So, last time I showed you a few ways you could use a foam roll to sort out some muscular niggles. Don’t forget, those were only a selection of ideas – don’t be afraid to get inventive! If you have a muscular ache, and can work out a way to use the foam roll to apply pressure to it, give it a go.
This week, though, I thought it might be good to go through a few exercises that you could use to help your core strength. A little warning note – these are not easy, and unless you have already done a basic core strength program you are unlikely to be able to manage them. But if you can manage them, they are really fantastic for taking you to that next level.
So first, there’s the one that looks really easy. Lie on the foam roll, with it running along the length of your spine. Take your arms out to either side without letting them rest on the floor, then tense those core muscles and slowly lift your feet up off the floor.
If you’ve got the hang of this level, there are ways to make it harder – you can raise your arms so your fingers are pointing at the ceiling, and you can also work on straightening out your legs so that you are lying in a straight line. No pictures of those postures because…ahem…I can’t do them! (Yet – I am working on it!)
Another good exercise for balance and core strength is learning simply to stand on the foam roll. In the first place, you can stand on it so that your feet are across it. Tense those core muscles to help you balance and keep a slight bend in your knees. To start with, it is often easier to also bend at the hips so that you are in a slight squat position – keep your back straight though! Once you can manage this on 2 feet, try standing on one leg.
Once you’ve got the hang of that, turn the foam roll so that your foot is running along the length. Standing on one leg in either of these foam roll orientations is not only good for everyone’s core strength, but it is also really fantastic advanced rehabilitation for anyone who has sprained their ankle. A lot of work needs doing after an injury like that (although it is very rarely done, as the pain and swelling goes away and people forget about it) and once that has been started these exercises play a vital role in preventing those repeat-injuries that often occur with ankle sprains.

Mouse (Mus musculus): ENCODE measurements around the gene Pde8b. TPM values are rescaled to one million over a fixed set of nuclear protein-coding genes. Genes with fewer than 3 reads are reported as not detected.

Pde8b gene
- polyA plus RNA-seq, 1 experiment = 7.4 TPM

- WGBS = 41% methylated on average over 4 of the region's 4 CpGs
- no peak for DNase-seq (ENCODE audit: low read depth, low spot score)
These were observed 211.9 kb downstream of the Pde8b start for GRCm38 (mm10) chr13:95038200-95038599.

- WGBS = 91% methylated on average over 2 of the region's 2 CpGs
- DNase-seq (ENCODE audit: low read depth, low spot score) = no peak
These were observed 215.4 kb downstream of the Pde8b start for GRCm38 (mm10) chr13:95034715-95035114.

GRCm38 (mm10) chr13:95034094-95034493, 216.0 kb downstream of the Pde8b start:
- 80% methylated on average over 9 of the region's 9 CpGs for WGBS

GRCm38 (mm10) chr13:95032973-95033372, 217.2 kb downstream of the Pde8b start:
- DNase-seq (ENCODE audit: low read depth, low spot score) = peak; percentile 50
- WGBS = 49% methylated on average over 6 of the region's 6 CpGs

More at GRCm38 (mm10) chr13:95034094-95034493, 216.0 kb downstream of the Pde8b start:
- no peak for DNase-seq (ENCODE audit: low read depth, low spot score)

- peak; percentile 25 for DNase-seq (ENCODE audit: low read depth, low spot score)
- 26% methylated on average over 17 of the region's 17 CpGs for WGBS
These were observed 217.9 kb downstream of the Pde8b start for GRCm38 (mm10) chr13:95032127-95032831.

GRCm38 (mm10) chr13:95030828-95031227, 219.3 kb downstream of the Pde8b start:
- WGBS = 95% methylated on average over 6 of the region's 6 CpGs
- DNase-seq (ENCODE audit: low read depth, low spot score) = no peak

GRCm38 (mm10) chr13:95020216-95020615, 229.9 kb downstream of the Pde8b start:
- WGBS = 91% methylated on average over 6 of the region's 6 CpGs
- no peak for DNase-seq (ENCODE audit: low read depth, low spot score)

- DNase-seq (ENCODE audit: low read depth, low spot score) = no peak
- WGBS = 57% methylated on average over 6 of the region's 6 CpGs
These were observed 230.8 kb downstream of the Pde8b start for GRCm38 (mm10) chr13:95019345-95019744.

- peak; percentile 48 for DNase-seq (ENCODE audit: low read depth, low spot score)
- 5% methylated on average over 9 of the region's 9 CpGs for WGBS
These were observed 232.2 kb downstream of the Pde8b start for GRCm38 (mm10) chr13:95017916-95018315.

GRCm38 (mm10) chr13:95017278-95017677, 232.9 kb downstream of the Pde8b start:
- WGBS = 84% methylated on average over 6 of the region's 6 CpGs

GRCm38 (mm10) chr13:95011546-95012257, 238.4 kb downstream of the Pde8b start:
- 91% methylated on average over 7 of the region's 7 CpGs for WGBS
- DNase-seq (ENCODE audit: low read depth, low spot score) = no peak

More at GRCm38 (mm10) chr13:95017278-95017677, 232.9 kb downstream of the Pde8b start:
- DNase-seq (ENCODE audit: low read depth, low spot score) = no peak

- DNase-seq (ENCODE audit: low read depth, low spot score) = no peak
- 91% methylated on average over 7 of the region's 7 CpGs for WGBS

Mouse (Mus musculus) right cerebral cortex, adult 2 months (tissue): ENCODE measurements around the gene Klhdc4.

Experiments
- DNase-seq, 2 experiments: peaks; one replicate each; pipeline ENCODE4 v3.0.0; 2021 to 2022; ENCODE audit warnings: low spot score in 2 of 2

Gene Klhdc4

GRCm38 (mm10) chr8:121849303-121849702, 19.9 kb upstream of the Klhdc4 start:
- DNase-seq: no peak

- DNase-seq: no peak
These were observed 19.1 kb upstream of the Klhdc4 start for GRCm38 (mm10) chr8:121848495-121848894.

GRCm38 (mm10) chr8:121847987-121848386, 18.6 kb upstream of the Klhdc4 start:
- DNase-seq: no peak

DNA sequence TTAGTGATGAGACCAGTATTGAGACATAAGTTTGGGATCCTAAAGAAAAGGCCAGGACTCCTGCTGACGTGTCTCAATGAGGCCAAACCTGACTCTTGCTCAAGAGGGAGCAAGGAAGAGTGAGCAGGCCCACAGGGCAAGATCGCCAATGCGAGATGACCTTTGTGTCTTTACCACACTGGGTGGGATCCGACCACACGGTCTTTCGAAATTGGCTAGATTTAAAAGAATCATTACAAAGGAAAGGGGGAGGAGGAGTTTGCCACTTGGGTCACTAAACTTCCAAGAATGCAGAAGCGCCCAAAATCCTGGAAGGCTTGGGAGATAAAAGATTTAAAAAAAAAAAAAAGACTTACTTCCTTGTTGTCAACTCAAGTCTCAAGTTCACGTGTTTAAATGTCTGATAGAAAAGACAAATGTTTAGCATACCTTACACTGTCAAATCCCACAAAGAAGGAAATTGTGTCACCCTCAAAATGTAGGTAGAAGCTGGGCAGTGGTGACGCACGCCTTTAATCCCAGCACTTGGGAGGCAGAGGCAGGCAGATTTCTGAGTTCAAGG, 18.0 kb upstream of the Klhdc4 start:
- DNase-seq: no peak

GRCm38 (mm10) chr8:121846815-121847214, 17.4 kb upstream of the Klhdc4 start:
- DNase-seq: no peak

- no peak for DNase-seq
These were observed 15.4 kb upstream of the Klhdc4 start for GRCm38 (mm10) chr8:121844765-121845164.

Finally we have a fantastic exercise for people who have been working on one-legged squats and want to take it to the next level. With the proper technique, squats are a great way to improve gluteal strength and provide a solid framework for your lifting technique, and one-legged squats are just one step harder. As it says on the tin, you stand on one leg and perform the same squat manoeuvre. Bringing in the foam roll really adds core strength and balance into the mix, as you stand on the foam roll to perform the squat! Initially, you can work on simply standing on the roll and touching the heel of your free foot to the floor. You can then progress to the full squat movement.
So there you have it. Some far-from-simple exercises that can really help you become a member of the elite where core strength is concerned – and in the interests of back pain prevention, that’s where we should all want to be!
5 Dyas Close
Monday: 09:00 – 13:00, 17:00-19:00
Tuesday: 09:00 – 13:00, 17:00-19:00
Wednesday: 09:00 – 13:00
Thursday: 14:00 – 19:00
Friday: 09:00 – 17:00
Top tip: Once you arrive on Dyas Close, your satnav may tell you to bear left to find number 5…Ignore it! Continue straight on down to the bottom, and there is a shared driveway that disappears off to the RIGHT. The clinic is the middle one of the three houses on that driveway – there is usually a swing-sign outside, and the spine hanging in the front window is a give-away!
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